Prosecutors close case in Gosnell murder trial

Posted: April 20, 2013

After five weeks of testimony by 34 witnesses and 546 exhibits, Philadelphia prosecutors closed their case Thursday in the murder trial of West Philadelphia abortion doctor Kermit Gosnell.

On Monday, lawyers for Gosnell, 72, and Eileen O'Neill, 56, an unlicensed doctor who worked in Gosnell's family practice, will begin presenting their cases to the Common Pleas Court jury of seven women and five men.

It's not known if Gosnell or O'Neill will testify.

The jury has been told that the Constitution does not require the defense to present a case and that it may not consider whether it does in reaching a verdict.

But Gosnell's attorney, Jack McMahon, and O'Neill's attorney, James Berardinelli, told prosecutors they will have witnesses.

The prosecution's last witness was Kareema Cross, a former worker at Gosnell's Women's Medical Society clinic at 3801 Lancaster Ave.

In four hours on the witness stand, Cross, 28, told the jury that she became disillusioned with how Gosnell ran the clinic and, using a false name, reported him to the federal Drug Enforcement Administration office in Philadelphia.

The DEA had already begun a probe of Gosnell's alleged sales of prescriptions for addictive narcotics. After a Feb. 18, 2010 raid on the clinic, she also testified before a grand jury probe into allegations Gosnell was performing illegal late-term abortions.

Questioned by Assistant District Attorney Edward Cameron, Cross said that in October 2008 she took 10 photographs showing unsanitary conditions and fetal remains at the clinic.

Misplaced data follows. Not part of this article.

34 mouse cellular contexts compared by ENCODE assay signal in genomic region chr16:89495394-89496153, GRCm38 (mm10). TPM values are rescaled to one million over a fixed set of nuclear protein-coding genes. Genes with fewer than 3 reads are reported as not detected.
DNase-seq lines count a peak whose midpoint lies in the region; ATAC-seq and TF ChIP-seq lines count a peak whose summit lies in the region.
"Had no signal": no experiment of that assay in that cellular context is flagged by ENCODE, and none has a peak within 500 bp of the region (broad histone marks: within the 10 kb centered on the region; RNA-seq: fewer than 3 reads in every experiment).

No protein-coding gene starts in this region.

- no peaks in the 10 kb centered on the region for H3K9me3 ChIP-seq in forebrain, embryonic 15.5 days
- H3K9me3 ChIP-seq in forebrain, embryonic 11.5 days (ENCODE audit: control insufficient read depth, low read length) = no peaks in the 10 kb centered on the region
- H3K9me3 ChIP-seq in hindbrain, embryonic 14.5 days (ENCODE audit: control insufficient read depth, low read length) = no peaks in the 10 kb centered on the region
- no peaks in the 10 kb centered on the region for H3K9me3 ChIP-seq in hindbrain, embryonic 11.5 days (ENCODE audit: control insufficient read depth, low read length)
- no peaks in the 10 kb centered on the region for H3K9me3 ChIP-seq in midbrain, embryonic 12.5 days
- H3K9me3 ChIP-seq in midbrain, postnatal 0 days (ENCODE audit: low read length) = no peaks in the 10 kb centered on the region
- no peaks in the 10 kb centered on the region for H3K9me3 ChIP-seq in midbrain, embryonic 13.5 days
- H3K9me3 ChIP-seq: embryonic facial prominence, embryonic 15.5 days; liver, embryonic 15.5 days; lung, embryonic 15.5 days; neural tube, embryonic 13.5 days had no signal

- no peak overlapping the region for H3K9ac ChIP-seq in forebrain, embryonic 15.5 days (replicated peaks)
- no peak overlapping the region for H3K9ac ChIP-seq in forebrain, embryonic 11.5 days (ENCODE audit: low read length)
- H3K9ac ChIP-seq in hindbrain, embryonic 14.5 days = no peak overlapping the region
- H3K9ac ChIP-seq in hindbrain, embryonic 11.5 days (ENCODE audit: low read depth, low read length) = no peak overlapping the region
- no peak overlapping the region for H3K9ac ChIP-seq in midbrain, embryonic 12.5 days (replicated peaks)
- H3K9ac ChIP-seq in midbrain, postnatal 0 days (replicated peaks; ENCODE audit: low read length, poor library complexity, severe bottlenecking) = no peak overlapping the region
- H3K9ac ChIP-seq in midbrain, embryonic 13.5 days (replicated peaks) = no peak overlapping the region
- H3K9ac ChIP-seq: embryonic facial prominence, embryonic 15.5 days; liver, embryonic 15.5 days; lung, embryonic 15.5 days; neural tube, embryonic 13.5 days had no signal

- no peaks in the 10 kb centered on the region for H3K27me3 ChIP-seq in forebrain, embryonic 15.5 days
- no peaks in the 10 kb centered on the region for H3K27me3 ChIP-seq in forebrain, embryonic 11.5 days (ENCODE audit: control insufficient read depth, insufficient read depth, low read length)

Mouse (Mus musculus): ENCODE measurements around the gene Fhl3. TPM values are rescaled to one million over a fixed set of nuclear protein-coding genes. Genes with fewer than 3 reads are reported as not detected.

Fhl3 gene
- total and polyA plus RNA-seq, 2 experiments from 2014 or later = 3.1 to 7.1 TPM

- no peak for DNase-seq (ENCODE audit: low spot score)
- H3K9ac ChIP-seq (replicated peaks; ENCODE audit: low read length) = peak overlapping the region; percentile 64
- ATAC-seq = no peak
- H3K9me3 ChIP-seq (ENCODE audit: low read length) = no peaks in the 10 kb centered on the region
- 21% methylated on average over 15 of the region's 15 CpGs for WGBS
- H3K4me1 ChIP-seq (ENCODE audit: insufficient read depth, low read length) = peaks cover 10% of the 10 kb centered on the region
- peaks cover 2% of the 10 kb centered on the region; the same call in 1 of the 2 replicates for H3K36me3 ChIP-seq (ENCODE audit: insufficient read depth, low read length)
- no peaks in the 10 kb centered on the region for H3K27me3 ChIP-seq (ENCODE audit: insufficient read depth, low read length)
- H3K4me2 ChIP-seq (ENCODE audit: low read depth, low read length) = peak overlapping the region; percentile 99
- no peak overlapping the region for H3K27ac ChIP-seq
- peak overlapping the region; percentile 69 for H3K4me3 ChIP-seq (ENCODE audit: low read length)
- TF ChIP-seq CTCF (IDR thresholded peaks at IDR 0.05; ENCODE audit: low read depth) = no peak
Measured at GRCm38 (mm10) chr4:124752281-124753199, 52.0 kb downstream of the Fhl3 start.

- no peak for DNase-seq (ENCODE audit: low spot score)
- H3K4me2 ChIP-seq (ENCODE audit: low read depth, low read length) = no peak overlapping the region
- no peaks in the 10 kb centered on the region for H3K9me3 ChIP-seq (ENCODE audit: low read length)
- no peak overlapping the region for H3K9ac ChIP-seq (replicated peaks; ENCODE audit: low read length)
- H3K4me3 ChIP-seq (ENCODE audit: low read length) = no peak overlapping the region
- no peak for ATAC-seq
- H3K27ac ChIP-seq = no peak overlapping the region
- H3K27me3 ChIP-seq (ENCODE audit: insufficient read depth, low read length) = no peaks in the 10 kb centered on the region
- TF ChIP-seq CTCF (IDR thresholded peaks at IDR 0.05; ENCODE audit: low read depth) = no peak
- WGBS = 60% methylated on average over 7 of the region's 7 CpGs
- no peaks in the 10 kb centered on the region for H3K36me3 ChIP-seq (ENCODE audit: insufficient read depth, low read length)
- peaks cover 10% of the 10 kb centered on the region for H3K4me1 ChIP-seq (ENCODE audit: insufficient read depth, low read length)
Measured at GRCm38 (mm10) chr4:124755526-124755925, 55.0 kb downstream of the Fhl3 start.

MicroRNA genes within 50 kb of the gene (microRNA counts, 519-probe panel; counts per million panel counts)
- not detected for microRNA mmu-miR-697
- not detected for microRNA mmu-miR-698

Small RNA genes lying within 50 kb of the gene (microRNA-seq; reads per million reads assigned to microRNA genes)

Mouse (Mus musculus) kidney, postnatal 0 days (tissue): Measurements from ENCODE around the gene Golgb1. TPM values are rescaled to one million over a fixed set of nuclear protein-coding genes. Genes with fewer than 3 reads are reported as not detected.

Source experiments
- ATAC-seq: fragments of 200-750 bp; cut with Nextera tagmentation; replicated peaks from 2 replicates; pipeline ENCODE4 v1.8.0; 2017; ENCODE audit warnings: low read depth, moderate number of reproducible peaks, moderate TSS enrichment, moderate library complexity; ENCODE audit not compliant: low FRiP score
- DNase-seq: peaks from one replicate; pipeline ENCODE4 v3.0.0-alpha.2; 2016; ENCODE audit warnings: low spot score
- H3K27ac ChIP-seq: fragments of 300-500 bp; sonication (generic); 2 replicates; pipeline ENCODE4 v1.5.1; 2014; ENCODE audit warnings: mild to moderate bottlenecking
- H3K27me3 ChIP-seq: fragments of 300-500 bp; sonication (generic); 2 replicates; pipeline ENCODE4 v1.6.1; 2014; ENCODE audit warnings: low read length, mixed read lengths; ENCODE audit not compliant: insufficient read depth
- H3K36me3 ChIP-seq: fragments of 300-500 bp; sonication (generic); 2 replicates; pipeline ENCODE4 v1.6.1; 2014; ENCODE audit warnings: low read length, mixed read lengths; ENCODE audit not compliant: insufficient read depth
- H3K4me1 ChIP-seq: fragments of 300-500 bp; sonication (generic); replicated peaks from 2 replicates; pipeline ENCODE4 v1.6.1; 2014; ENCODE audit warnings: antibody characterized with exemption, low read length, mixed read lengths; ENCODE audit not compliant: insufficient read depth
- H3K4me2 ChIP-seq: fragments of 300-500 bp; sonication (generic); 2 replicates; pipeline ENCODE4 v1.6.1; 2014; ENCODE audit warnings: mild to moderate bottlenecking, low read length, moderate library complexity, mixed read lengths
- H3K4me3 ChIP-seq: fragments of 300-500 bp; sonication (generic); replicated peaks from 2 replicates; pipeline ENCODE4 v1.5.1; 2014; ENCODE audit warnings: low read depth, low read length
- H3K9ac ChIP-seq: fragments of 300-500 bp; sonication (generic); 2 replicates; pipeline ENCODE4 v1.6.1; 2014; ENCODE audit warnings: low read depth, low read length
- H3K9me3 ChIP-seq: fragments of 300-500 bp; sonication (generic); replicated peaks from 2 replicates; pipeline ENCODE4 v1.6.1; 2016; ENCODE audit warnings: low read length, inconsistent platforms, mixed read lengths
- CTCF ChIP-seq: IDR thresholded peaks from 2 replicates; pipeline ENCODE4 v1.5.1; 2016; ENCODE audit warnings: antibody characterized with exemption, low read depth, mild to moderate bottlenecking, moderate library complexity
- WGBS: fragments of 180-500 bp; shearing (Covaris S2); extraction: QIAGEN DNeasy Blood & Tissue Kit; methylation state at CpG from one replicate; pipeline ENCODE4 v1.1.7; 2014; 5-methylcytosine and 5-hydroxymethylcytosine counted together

McMahon challenged Cross' credibility and altruism, arguing that she reported Gosnell to the DEA after their workplace relationship soured.

"You still worked there, right?" McMahon asked.

"I had a family to take care of," Cross replied.

"Dr. Gosnell wrote you a letter, didn't he, indicating your performance was slacking?" asked McMahon.

Cross insisted that Gosnell wrote the 2009 letter to mask his disapproval of her pregnancy and justify terminating her.

Berardinelli questioned why Cross, unlike nine other Gosnell workers, was not prosecuted by the District Attorney's Office and was promised probation by federal prosecutors.

Cross was not charged in Gosnell's Philadelphia murder case. She pleaded guilty to conspiracy in the federal drug case and will likely testify against Gosnell in that trial, which is scheduled for Sept. 9.

Gosnell is being tried on seven counts of first-degree murder - seven infants allegedly born alive during abortions and killed. If the jury finds him guilty, Gosnell could be sentenced to death.

Gosnell is also charged with a count of third-degree murder in the death of a Virginia woman allegedly overdosed on Demerol by untrained staff.

O'Neill was not charged with performing abortions. She is charged with participating in a "corrupt organization."

Cross said she earned a medical assistant diploma in a nine-month program at Cittone Institute in West Philadelphia, now Lincoln Technical Institutes. She said she began working for Gosnell in August 2005 at $10 an hour.

Like other Gosnell workers, Cross testified that the doctor soon had her doing medical procedures, including assisting in abortions, for which she was not trained.

She said the clinic routinely ignored requirements of Pennsylvania's Abortion Control Act, such as the 24-hour waiting period before a woman undergoes an abortion.

Cross said Gosnell regularly did late second-trimester abortions and third-trimester procedures that he documented as "24.5 weeks." (Abortions are legal in Pennsylvania through the second trimester or 24 weeks.) She also described at least 15 instances of babies born alive and breathing after procedures. She said Gosnell and other clinic workers killed the newborns by cutting their spines with surgical scissors.

Cross testified that Gosnell told her several times the fetal movement she saw was "not real" but involuntary spasms.

Cross said she left the clinic in December 2009 after Gosnell criticized her for going elsewhere to have an abortion in 2007.

"I just couldn't do it," Cross said of having Gosnell do the abortion. She cited the unsanitary conditions and the fact that Gosnell was her boss. Gosnell was displeased, she said.


Contact Joseph A. Slobodzian at 215-854-2985, jslobodzian@phillynews.com, or @joeslobo on Twitter.

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